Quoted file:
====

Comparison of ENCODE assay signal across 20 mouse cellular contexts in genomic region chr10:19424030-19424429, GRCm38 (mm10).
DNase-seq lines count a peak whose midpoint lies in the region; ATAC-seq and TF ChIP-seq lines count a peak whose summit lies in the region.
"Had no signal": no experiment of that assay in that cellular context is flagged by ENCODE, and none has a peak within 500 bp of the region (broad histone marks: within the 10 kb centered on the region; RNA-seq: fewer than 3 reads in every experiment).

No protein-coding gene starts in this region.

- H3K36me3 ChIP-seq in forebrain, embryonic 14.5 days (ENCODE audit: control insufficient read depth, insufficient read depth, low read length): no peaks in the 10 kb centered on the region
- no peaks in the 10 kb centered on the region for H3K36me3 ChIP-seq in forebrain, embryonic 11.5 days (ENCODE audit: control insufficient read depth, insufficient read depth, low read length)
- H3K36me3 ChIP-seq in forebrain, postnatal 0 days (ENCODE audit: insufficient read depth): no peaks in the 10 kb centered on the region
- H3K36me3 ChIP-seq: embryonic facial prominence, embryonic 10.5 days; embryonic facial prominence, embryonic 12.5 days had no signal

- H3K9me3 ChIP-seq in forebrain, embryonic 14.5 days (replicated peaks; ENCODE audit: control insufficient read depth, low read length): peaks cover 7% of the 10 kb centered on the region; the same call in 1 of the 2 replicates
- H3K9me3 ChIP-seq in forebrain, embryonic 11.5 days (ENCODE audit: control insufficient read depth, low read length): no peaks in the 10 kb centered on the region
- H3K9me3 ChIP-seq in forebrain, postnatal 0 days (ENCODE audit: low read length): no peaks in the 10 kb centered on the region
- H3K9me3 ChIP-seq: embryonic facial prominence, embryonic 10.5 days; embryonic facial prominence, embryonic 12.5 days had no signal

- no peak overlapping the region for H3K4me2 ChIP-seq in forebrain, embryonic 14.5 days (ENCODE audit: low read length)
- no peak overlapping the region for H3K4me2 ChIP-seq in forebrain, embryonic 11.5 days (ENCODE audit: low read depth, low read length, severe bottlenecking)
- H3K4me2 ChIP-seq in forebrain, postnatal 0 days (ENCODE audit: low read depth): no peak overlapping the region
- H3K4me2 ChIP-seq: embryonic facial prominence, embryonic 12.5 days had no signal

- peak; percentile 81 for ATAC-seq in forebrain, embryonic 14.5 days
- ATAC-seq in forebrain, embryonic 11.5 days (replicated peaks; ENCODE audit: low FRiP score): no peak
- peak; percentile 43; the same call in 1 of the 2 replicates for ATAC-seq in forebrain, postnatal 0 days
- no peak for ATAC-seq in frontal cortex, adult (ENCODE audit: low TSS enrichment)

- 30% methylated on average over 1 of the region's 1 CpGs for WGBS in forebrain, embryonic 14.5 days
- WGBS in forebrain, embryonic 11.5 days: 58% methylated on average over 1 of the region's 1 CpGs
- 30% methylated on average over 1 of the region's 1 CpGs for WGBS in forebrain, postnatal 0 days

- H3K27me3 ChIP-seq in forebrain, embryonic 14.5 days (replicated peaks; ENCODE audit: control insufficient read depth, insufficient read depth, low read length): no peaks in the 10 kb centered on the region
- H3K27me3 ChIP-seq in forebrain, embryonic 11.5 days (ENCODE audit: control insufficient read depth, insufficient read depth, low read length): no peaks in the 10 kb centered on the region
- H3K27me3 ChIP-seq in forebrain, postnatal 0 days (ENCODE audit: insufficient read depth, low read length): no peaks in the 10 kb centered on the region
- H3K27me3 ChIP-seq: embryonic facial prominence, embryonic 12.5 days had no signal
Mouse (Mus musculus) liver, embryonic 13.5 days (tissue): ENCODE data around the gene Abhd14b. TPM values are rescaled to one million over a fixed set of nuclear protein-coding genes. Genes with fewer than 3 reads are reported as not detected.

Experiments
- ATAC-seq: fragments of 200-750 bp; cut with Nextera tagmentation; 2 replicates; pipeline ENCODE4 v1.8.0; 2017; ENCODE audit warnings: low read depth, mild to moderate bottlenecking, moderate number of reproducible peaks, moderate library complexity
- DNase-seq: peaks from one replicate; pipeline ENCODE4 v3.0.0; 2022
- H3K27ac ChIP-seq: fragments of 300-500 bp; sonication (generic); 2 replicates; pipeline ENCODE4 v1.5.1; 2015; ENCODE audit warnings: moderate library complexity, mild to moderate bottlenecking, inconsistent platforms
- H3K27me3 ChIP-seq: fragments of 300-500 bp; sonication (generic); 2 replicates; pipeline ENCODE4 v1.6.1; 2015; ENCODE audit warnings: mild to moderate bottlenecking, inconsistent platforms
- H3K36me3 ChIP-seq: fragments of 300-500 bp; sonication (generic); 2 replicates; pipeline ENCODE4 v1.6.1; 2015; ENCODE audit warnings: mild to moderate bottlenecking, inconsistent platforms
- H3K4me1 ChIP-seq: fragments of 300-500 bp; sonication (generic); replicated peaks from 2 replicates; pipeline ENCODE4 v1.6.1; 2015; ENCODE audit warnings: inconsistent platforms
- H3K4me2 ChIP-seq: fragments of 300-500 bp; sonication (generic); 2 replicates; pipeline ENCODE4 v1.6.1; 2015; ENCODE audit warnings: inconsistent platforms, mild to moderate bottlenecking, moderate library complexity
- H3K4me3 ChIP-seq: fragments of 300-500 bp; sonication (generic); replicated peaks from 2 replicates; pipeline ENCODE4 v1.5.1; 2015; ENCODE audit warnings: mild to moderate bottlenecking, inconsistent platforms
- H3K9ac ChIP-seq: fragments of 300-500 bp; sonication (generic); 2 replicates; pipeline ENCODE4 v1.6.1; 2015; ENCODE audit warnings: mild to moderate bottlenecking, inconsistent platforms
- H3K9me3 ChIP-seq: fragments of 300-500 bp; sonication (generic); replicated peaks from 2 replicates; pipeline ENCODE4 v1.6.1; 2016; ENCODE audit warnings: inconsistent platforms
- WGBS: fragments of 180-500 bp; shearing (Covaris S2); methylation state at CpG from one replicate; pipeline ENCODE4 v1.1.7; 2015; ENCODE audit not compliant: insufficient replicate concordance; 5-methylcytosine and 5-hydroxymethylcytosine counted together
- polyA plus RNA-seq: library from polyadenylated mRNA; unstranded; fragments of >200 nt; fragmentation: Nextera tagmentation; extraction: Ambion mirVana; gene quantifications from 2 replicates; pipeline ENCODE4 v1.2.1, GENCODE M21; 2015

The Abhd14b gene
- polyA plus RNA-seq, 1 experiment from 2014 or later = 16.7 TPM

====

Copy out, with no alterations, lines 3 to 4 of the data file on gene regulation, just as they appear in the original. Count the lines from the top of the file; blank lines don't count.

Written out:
"Had no signal": no experiment of that assay in that cellular context is flagged by ENCODE, and none has a peak within 500 bp of the region (broad histone marks: within the 10 kb centered on the region; RNA-seq: fewer than 3 reads in every experiment).

No protein-coding gene starts in this region.